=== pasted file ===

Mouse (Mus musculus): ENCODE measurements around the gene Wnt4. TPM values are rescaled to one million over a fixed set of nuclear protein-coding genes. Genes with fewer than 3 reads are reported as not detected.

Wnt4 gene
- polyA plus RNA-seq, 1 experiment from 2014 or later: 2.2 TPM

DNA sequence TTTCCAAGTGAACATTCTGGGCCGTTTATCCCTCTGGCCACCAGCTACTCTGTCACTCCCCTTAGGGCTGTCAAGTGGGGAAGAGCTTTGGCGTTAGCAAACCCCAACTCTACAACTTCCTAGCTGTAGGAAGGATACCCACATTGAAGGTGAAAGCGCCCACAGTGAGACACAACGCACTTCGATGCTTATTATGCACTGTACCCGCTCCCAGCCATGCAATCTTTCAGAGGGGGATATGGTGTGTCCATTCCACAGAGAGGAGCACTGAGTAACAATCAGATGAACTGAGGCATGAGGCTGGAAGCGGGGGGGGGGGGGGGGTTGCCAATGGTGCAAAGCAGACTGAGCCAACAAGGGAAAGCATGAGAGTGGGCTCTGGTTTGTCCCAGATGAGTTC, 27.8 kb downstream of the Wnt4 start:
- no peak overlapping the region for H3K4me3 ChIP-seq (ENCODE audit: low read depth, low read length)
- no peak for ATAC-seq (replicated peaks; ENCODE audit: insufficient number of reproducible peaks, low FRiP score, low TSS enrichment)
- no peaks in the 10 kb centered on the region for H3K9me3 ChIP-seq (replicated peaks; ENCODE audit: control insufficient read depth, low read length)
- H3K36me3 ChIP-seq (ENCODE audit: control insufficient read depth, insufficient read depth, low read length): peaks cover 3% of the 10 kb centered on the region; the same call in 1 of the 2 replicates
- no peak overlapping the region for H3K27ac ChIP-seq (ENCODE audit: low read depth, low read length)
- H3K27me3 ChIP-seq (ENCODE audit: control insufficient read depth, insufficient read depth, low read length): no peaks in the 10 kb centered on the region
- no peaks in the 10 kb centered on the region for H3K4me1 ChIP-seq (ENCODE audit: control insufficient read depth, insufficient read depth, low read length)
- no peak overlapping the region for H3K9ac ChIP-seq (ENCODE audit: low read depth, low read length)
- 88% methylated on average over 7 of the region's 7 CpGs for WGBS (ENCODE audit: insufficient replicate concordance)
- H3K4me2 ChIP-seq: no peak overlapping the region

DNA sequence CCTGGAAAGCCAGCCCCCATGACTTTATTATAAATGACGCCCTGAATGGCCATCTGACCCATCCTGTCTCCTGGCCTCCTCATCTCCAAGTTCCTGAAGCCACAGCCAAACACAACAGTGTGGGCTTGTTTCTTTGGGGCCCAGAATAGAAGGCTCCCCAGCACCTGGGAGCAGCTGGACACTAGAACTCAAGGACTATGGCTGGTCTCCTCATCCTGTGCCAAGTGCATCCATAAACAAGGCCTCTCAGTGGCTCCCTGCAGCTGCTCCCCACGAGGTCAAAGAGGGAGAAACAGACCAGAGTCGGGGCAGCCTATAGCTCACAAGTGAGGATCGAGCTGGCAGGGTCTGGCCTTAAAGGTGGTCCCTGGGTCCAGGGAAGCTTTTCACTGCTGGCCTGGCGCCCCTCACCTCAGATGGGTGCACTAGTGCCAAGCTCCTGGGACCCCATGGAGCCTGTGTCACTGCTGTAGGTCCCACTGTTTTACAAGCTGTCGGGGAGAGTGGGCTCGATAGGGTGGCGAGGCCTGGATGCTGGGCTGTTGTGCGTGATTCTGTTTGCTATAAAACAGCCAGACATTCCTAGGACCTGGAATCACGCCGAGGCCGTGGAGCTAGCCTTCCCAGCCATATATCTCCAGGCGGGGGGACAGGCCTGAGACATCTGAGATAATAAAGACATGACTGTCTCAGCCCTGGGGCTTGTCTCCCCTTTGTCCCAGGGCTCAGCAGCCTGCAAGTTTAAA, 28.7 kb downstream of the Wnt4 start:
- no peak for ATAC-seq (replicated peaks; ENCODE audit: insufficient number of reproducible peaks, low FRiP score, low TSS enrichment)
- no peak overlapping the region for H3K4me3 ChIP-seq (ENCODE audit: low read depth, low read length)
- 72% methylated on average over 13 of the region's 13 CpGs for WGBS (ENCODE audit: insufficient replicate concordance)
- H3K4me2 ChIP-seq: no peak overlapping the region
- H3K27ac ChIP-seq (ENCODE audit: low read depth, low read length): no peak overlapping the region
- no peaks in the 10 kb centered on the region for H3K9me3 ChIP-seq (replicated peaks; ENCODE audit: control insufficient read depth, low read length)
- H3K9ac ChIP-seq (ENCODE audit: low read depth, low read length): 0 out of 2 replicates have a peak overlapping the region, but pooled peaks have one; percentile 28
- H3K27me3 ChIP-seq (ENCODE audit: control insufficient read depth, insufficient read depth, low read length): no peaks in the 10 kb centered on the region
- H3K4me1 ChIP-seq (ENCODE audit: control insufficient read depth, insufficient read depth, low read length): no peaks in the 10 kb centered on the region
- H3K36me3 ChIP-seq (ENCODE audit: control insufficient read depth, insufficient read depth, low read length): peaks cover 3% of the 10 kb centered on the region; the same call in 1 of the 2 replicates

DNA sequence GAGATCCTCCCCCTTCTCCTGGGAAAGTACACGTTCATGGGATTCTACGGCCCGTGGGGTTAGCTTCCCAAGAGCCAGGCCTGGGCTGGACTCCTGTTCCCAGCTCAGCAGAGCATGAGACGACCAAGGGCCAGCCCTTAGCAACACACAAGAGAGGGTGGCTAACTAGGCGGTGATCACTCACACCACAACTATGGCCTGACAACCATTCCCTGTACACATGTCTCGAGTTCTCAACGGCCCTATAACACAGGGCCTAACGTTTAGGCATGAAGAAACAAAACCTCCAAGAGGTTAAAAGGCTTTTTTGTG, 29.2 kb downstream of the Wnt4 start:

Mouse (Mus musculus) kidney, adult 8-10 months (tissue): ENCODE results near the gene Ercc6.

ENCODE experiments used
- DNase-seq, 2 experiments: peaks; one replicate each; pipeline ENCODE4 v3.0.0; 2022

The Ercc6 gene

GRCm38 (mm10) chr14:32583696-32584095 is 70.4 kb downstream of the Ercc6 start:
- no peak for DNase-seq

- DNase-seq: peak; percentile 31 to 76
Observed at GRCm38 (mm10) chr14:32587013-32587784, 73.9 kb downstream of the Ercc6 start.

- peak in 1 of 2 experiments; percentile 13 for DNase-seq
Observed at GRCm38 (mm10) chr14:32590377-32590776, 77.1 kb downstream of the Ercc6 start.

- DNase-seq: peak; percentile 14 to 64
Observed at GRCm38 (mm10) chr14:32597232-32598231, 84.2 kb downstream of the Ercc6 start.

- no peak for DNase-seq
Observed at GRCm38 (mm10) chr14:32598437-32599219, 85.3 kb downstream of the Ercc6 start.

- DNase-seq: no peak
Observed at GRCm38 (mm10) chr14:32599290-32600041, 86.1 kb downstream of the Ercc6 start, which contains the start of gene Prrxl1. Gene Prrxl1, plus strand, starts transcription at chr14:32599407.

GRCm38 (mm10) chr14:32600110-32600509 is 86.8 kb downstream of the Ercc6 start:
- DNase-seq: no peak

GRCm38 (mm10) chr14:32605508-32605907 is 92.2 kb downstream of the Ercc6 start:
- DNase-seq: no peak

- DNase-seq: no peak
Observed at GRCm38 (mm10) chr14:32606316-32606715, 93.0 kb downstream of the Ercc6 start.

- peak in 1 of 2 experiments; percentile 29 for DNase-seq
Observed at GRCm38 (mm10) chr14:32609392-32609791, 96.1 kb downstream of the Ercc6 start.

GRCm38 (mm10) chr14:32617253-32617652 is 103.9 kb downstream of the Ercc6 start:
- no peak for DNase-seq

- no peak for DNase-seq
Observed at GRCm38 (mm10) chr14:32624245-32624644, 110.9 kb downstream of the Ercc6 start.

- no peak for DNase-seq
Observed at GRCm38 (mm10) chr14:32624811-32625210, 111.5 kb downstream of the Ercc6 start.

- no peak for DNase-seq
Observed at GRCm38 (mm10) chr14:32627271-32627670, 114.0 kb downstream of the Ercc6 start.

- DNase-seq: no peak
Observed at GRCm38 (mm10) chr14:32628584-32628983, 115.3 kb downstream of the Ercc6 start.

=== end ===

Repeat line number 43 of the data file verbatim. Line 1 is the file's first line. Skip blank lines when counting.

GRCm38 (mm10) chr14:32600110-32600509 is 86.8 kb downstream of the Ercc6 start: